Gov. lays out plans for death penalty

Dan Haugen

Gov. Tim Pawlenty announced plans Tuesday to push for a constitutional amendment that would reinstate the death penalty for first-degree murder in Minnesota.

“As a dad and a governor, I am fed up with committers of heinous crimes in Minnesota,” Pawlenty said. “Minnesota needs the option of the death penalty for the worst of the worst criminals.”

Critics – including a few dozen chanting protesters outside the governor’s office Tuesday – attacked the death penalty as racist, cruel and costly.

Pawlenty said he has always supported the death penalty, but the November disappearance of University of North Dakota student Dru Sjodin was the “tipping point” for his recent effort to reinstate it in Minnesota.

Pawlenty said that under his guidelines Minnesota’s death penalty would be one of the most cautious in the nation. The sentence would apply to first-degree murder cases involving the killing of public safety officials, multiple killings, sexual assaults or other “heinous, atrocious or cruel” conditions.

County attorneys would have the power to recommend the penalty. Their decisions would be peer-reviewed by a statewide capital punishment review commission. Once in court, juries would need to rule unanimously, and the trial judge would have to concur.

Kerri Allen, spokeswoman for the Minneapolis branch of the National Association for the Advancement of Colored People, said these measures are not good enough.

“The death penalty has been proven to be disproportionately applied to people of color,” Allen said.

According to Census 2000 data, blacks make up 12 percent of the U.S. population. However, blacks comprised 43 percent of death row inmates in 2002, according to the U.S. Bureau of Justice Statistics.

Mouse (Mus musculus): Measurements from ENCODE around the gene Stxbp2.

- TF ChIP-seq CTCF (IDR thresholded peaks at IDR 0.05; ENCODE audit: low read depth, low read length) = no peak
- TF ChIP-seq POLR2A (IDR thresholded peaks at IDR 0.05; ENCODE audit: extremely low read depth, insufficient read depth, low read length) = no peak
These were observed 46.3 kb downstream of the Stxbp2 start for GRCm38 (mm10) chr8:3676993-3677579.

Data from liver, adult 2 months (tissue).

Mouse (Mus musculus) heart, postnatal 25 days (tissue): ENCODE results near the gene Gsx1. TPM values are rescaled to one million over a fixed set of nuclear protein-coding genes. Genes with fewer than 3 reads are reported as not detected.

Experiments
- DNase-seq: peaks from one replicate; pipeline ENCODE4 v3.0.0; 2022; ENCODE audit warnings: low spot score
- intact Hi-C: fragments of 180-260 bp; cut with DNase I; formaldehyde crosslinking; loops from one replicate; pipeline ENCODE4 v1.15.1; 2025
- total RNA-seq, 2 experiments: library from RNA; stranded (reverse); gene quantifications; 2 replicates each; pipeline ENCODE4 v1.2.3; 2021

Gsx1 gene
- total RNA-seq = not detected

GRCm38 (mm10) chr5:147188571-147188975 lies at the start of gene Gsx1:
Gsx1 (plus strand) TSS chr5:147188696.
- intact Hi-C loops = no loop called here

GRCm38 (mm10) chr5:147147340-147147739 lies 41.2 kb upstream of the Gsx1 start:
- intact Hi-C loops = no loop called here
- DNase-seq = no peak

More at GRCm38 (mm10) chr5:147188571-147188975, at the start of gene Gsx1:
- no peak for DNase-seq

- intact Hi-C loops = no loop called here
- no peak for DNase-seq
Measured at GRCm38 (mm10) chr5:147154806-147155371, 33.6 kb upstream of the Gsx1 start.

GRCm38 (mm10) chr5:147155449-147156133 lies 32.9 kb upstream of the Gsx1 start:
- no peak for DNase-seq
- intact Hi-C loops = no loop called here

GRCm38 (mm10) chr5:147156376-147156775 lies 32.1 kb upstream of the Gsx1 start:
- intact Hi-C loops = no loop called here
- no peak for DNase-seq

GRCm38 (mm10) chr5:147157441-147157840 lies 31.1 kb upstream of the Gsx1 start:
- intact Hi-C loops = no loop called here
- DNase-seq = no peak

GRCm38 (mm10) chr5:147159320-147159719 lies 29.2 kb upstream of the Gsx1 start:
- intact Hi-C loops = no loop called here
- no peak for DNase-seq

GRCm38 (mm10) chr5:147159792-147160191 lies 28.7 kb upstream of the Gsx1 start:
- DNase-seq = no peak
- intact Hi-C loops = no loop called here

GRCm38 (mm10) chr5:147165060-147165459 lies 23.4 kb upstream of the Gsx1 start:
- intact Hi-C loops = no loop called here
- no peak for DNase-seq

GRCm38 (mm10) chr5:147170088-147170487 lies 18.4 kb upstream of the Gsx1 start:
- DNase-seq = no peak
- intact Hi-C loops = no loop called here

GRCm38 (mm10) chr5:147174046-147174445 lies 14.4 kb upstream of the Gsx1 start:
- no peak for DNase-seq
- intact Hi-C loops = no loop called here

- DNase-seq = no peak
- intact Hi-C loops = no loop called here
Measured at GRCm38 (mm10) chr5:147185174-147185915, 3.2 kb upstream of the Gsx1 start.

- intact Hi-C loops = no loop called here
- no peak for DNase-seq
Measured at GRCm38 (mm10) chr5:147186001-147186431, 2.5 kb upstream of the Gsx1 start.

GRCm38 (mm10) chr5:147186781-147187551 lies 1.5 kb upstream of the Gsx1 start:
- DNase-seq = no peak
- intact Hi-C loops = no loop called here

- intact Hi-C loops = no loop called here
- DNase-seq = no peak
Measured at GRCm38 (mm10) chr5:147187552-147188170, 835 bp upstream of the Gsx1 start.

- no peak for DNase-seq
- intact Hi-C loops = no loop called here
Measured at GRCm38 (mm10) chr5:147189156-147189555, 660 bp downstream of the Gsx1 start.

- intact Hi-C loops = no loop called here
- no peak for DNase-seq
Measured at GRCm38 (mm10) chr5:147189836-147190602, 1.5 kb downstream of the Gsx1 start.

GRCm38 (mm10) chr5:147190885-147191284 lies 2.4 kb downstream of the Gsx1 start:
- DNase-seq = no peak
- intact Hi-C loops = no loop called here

Allen said the NAACP will make it a legislative priority this year to lobby against any type of death penalty reinstatement.

About 50 death penalty opponents gathered outside the governor’s office as he conducted his press conference inside.

In addition to moral opposition, the death penalty amendment also faces fiscal criticism.

Democratic Rep. Phyllis Kahn, who represents the neighborhoods surrounding the University, called Pawlenty’s plan “fiscal stupidity.”

“Unless you do the death penalty the way it is done in Texas (with a limited appeals process), it’s much more expensive than giving someone a life sentence without parole,” Kahn said, adding that it could be a difficult point to get across to the public.

“It’s too expensive,” Ramsey County Attorney Susan Gaertner said. “There are a lot of legal procedures Ö a lot of appeals, and that’s a very expensive process.”

A 1998 Iowa Legislative Fiscal Bureau study found it costs, on average, $2.4 million to put a criminal to death from arrest to execution. By contrast, a life-in-prison conviction costs about $1.5 million from arrest to natural death in prison.

“A number of death penalty states have struggled with how to finance these cases,” Gaertner said. “It’s been a real issue. Some counties have almost gone bankrupt because of the cost of a single death penalty case.”